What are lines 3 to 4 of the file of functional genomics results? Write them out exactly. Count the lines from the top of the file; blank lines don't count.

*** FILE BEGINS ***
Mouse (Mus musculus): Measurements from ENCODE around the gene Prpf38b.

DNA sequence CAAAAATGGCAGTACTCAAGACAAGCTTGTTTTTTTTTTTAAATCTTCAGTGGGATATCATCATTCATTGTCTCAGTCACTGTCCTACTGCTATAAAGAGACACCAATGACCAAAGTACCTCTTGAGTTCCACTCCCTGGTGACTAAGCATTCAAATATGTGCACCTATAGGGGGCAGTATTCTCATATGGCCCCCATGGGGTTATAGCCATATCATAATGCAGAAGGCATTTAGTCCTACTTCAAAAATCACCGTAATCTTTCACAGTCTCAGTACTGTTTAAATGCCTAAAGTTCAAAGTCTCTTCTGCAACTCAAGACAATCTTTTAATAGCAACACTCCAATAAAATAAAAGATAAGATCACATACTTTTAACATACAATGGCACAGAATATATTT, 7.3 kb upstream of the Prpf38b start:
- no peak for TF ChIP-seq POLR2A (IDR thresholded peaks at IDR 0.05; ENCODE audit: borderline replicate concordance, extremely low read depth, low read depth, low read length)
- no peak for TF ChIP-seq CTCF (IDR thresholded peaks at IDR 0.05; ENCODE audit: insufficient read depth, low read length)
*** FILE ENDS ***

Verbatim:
- no peak for TF ChIP-seq POLR2A (IDR thresholded peaks at IDR 0.05; ENCODE audit: borderline replicate concordance, extremely low read depth, low read depth, low read length)
- no peak for TF ChIP-seq CTCF (IDR thresholded peaks at IDR 0.05; ENCODE audit: insufficient read depth, low read length)